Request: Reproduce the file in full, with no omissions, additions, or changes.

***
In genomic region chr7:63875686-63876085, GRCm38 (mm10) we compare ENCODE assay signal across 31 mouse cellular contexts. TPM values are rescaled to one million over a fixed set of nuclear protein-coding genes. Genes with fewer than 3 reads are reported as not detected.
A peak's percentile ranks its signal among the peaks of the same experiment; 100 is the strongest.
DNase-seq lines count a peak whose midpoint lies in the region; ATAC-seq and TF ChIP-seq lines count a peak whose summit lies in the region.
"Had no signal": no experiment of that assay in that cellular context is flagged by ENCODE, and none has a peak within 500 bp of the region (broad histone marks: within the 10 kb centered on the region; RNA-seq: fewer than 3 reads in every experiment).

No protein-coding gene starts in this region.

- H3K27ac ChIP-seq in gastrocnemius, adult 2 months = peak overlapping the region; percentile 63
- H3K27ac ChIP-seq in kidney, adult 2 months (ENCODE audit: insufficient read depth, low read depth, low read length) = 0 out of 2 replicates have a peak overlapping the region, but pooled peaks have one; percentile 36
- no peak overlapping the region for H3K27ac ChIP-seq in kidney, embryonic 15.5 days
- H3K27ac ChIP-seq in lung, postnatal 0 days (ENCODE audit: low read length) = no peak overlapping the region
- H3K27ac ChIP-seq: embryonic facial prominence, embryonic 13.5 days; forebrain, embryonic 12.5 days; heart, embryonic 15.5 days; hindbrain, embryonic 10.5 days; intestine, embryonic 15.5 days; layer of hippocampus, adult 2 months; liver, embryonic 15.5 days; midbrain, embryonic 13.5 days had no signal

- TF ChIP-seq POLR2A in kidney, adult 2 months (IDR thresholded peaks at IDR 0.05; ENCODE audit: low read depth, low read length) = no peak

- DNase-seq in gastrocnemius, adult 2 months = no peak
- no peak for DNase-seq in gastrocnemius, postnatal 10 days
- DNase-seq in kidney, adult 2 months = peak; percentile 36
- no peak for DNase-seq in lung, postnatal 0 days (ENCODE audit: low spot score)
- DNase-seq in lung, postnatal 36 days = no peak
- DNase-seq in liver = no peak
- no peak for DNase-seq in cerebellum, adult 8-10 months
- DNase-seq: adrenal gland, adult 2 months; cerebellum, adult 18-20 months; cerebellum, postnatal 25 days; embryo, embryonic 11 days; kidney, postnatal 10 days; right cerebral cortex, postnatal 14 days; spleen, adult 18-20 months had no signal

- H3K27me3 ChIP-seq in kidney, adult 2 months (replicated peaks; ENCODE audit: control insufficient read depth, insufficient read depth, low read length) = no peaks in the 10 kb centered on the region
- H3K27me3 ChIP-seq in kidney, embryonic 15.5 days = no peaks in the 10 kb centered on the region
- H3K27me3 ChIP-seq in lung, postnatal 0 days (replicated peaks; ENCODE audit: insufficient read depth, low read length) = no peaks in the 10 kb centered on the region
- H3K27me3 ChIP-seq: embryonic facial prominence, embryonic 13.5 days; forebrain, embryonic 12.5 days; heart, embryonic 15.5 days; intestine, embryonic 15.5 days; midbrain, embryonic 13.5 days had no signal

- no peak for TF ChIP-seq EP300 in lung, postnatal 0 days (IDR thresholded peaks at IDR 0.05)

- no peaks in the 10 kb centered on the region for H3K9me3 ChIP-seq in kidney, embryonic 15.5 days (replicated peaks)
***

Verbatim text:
In genomic region chr7:63875686-63876085, GRCm38 (mm10) we compare ENCODE assay signal across 31 mouse cellular contexts. TPM values are rescaled to one million over a fixed set of nuclear protein-coding genes. Genes with fewer than 3 reads are reported as not detected.
A peak's percentile ranks its signal among the peaks of the same experiment; 100 is the strongest.
DNase-seq lines count a peak whose midpoint lies in the region; ATAC-seq and TF ChIP-seq lines count a peak whose summit lies in the region.
"Had no signal": no experiment of that assay in that cellular context is flagged by ENCODE, and none has a peak within 500 bp of the region (broad histone marks: within the 10 kb centered on the region; RNA-seq: fewer than 3 reads in every experiment).

No protein-coding gene starts in this region.

- H3K27ac ChIP-seq in gastrocnemius, adult 2 months = peak overlapping the region; percentile 63
- H3K27ac ChIP-seq in kidney, adult 2 months (ENCODE audit: insufficient read depth, low read depth, low read length) = 0 out of 2 replicates have a peak overlapping the region, but pooled peaks have one; percentile 36
- no peak overlapping the region for H3K27ac ChIP-seq in kidney, embryonic 15.5 days
- H3K27ac ChIP-seq in lung, postnatal 0 days (ENCODE audit: low read length) = no peak overlapping the region
- H3K27ac ChIP-seq: embryonic facial prominence, embryonic 13.5 days; forebrain, embryonic 12.5 days; heart, embryonic 15.5 days; hindbrain, embryonic 10.5 days; intestine, embryonic 15.5 days; layer of hippocampus, adult 2 months; liver, embryonic 15.5 days; midbrain, embryonic 13.5 days had no signal

- TF ChIP-seq POLR2A in kidney, adult 2 months (IDR thresholded peaks at IDR 0.05; ENCODE audit: low read depth, low read length) = no peak

- DNase-seq in gastrocnemius, adult 2 months = no peak
- no peak for DNase-seq in gastrocnemius, postnatal 10 days
- DNase-seq in kidney, adult 2 months = peak; percentile 36
- no peak for DNase-seq in lung, postnatal 0 days (ENCODE audit: low spot score)
- DNase-seq in lung, postnatal 36 days = no peak
- DNase-seq in liver = no peak
- no peak for DNase-seq in cerebellum, adult 8-10 months
- DNase-seq: adrenal gland, adult 2 months; cerebellum, adult 18-20 months; cerebellum, postnatal 25 days; embryo, embryonic 11 days; kidney, postnatal 10 days; right cerebral cortex, postnatal 14 days; spleen, adult 18-20 months had no signal

- H3K27me3 ChIP-seq in kidney, adult 2 months (replicated peaks; ENCODE audit: control insufficient read depth, insufficient read depth, low read length) = no peaks in the 10 kb centered on the region
- H3K27me3 ChIP-seq in kidney, embryonic 15.5 days = no peaks in the 10 kb centered on the region
- H3K27me3 ChIP-seq in lung, postnatal 0 days (replicated peaks; ENCODE audit: insufficient read depth, low read length) = no peaks in the 10 kb centered on the region
- H3K27me3 ChIP-seq: embryonic facial prominence, embryonic 13.5 days; forebrain, embryonic 12.5 days; heart, embryonic 15.5 days; intestine, embryonic 15.5 days; midbrain, embryonic 13.5 days had no signal

- no peak for TF ChIP-seq EP300 in lung, postnatal 0 days (IDR thresholded peaks at IDR 0.05)

- no peaks in the 10 kb centered on the region for H3K9me3 ChIP-seq in kidney, embryonic 15.5 days (replicated peaks)